Author + information
- Sudhi Tyagi, MD,
- Michael Curley, MD,
- Marcie Berger, MD,
- Judith Fox, APNP,
- Scott J. Strath, PhD,
- Jason Rubenstein, MD,
- James Roth, MD and
- Michael E. Widlansky, MD, MPH∗ ()
- ↵∗Division of Cardiovascular Medicine, Medical College of Wisconsin, 9200 West Wisconsin Avenue, FEC E5100, Milwaukee, Wisconsin 53226
There is growing recognition that physical inactivity in the general population is an important risk factor for cardiovascular disease and death (1–3). To date, there are limited data as to the predictive value of physical activity in individuals with pacemakers and preserved left ventricular (LV) function. Implanted cardiac pacemakers provide a unique opportunity to collect precise quantitative longitudinal data with respect to physical activity level in this at-risk population.
We retrospectively reviewed records of individuals who underwent de novo implantation of a Medtronic EnRhythm or Revo device (Medtronic, Minneapolis, Minnesota) between January 1, 2005, and December 31, 2012, at 1 academic medical center. Physical activity profiles were obtained from routine interrogation data downloaded at 3-month intervals and averaged over a 1-year time period following a 6-month post-implantation blanking period. We divided subjects qualifying for study inclusion into 4 activity categories: <1 h/day, 1 to <2 h/day, 2 to <3 h/day, and >3 h/day (reference category).
A total of 149 subjects were screened, and 53 subjects were excluded due to their procedure being a generator change rather than a new implant, or incomplete follow-up. Subjects were divided into 4 groups based on average active minutes and followed for an average of 4.1 ± 2.2 years after pacemaker implant. There were a total of 18 deaths during the follow-up period.
All-cause mortality significantly increased as active minutes decreased (7%, 9%, 29%, and 42% all-cause mortality in order from highest to lowest active minute category; p = 0.004). Kaplan-Meier analysis demonstrated total mortality was significantly higher as pacemaker-quantified active minutes decreased (Figure 1). In age- and sex-adjusted analyses, patients with an average of <1 h/day of active time had a nearly 7.5-fold increased risk of death during follow up compared to those who were active >3 h/day (odds ratio [OR]: 7.44; 95% confidence interval [CI]: 1.88 to 29.43; p = 0.007). Patients who averaged 1 to 2 h/day of active time had nearly 3.5 times the risk of death compared to the reference group, but this OR fell short of statistical significance (OR: 3.47; 95% CI: 0.84 to 14.39; p = 0.09). No significant increase in the risk of death was seen comparing those who completed 2 to 3 h/day of active time versus the reference group (OR: 1.06; 95% CI: 0.11 to 10.22; p = 0.96).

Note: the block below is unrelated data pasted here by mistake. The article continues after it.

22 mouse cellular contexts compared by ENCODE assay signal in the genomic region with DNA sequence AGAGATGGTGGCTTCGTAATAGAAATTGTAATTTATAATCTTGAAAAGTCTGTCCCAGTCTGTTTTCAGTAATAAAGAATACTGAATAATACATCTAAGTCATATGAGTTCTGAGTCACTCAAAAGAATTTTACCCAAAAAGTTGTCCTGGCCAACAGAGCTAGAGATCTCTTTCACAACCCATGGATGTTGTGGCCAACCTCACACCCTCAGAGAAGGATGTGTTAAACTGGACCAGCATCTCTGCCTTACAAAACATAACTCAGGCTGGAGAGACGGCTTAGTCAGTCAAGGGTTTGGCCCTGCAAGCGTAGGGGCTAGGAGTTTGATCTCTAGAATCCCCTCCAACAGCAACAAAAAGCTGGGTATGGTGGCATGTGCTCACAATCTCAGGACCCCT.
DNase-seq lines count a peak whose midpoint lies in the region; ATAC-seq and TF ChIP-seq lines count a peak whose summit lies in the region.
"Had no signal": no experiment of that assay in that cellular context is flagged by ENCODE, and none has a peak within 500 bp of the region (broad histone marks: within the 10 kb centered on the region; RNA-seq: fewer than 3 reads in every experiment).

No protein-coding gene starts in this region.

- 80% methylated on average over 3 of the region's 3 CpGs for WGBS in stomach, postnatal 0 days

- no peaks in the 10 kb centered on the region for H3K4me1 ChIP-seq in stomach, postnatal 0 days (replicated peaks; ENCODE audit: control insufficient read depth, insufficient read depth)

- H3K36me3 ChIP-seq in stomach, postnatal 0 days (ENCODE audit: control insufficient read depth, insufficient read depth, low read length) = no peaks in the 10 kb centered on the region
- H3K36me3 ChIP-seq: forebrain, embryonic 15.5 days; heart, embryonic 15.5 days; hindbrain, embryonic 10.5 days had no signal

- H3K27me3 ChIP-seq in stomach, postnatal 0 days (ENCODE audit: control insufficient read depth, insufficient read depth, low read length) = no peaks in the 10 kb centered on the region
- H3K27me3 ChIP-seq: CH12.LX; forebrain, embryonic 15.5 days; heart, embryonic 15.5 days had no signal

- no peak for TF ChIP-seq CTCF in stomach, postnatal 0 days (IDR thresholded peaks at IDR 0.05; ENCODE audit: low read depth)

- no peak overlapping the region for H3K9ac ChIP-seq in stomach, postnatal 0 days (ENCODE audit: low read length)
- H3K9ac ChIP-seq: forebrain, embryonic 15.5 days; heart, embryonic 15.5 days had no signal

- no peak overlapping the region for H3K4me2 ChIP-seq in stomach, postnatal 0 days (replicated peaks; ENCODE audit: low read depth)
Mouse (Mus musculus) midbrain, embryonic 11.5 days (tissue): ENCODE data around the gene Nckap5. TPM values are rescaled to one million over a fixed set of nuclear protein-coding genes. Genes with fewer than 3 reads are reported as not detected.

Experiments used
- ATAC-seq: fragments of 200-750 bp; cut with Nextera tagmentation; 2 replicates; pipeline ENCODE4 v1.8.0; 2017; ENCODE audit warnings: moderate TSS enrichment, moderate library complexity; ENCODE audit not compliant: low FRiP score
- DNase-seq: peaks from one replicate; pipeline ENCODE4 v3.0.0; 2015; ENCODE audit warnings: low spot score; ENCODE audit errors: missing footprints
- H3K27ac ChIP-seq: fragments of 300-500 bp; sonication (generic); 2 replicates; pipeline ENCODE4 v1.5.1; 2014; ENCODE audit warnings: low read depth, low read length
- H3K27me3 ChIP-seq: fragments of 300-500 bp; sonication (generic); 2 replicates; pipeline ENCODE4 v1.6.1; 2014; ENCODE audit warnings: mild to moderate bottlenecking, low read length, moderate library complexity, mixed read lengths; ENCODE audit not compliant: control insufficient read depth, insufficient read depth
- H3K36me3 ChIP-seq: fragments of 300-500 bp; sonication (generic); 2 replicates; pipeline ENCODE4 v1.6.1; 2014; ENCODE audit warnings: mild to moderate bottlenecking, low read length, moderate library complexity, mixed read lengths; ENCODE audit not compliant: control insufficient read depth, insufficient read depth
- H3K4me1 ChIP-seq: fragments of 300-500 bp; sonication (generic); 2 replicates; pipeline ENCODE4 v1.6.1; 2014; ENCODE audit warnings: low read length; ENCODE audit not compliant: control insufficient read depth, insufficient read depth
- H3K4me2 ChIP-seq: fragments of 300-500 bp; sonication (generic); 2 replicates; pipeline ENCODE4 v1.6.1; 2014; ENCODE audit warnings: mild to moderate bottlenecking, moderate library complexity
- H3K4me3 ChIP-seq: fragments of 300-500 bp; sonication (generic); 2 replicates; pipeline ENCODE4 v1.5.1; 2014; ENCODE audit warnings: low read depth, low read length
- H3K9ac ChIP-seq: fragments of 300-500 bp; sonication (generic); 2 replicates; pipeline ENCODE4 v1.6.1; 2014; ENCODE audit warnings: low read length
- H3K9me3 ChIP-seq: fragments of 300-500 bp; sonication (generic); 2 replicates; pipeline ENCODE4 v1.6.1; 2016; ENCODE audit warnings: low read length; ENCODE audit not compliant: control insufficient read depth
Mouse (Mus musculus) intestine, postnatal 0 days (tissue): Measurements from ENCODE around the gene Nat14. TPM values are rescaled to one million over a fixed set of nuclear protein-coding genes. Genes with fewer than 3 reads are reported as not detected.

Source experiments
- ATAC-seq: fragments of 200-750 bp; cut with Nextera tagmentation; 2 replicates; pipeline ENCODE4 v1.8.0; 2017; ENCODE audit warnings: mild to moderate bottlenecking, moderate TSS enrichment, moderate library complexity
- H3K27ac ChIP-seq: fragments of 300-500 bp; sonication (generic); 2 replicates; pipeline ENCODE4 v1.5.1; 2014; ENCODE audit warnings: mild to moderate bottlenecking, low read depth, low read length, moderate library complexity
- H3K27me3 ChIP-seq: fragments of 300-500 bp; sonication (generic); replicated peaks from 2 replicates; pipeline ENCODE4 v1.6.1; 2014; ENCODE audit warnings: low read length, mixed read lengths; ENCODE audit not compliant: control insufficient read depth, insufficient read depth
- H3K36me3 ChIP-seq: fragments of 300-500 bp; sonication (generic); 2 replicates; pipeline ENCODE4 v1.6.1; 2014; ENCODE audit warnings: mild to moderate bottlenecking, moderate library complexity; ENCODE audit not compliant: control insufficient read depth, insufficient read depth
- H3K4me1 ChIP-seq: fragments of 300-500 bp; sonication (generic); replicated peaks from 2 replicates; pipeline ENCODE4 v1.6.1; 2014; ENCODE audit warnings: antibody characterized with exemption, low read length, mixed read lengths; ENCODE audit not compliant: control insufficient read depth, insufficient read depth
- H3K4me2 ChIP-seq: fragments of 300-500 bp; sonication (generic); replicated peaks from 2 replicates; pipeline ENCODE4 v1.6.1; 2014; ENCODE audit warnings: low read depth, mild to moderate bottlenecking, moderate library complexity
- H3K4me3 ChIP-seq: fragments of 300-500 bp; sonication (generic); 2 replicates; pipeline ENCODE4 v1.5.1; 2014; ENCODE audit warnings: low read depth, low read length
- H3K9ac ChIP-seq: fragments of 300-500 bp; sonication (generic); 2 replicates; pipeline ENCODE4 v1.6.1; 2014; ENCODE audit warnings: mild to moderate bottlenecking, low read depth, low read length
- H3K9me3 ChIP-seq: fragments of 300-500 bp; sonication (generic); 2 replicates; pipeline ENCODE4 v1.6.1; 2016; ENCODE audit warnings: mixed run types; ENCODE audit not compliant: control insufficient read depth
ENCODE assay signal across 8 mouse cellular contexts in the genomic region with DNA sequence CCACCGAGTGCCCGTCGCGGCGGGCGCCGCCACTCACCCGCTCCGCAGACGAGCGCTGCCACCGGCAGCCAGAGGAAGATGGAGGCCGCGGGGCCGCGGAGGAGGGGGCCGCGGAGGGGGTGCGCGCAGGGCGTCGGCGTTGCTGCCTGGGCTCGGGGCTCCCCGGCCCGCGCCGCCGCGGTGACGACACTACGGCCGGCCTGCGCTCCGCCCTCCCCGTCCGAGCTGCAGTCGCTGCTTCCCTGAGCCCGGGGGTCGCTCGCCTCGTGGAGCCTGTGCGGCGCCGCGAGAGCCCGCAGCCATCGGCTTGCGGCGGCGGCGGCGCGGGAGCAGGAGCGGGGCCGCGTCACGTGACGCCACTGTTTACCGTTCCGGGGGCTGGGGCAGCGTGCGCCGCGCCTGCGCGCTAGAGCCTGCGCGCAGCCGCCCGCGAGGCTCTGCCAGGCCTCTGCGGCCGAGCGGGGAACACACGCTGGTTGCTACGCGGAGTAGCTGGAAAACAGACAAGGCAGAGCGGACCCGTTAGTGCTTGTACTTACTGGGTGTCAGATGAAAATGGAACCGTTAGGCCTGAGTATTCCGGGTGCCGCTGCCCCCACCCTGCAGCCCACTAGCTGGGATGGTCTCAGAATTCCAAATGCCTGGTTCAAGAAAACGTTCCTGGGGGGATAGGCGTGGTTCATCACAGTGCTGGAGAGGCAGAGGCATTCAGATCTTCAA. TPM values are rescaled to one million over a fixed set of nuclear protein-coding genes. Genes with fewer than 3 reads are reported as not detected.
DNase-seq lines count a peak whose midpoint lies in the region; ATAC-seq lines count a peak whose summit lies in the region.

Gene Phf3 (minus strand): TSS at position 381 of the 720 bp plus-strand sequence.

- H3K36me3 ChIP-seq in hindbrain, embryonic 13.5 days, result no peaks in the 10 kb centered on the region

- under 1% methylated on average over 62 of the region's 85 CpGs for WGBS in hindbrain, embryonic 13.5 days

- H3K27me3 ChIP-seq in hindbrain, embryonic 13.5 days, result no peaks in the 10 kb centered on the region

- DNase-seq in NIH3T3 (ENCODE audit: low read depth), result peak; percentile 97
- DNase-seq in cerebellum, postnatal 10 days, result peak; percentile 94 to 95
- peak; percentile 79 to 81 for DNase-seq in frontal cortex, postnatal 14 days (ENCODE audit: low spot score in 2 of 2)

The use of implantable cardiac devices to assess an individual’s activity level has unique advantages. It represents an objective measurement of movement and removes recall bias and inaccuracies. Furthermore, as patients with pacemakers are typically followed on a quarterly basis, regular follow-up, and access to activity data is easily obtainable.
Two prior studies using accelerometer data from implanted cardiac devices found a correlation between survival and physical activity as measured by accelerometers in patients with impaired LV ejection fractions (4,5). Our data significantly extend these findings to a population without a reduction in LV ejection fraction, which in itself may be related to reduced activity levels. Further, our data account for activity levels well outside the peri-implantation window, which mitigates the impact of periprocedural complications on the relationship between activity time and mortality.
Our study is limited by the relatively small study population. We did not include other pacing devices with accelerometers as their algorithms for determining active time may differ from the 2 devices included in this study. We elected not to include patients with defibrillators so as to reduce the confounding effects of impaired cardiac function on activity levels. Balanced against these limitations are the quantitative nature of our data, the novelty of the findings and their potential impact on the care of patients post-pacemaker implantation.
Physical activity as measured by an implanted accelerometer is correlated with mortality—those who are less active have decreased survival independent of other risk factors. Our findings support the notion that care providers following patients with pacemakers could use these readily available data for risk stratification, to encourage increased physical activity, and to follow patient compliance with physical activity recommendations. Whether interventions to decrease inactive time can impact survival needs to be prospectively studied.
Please note: Dr. Widlansky has received grant support from the National Institutes of Health, Merck Sharp & Dohme Corp., and the Doris Duke Foundation. All other authors have reported that they have no relationships relevant to the contents of this paper to disclose.
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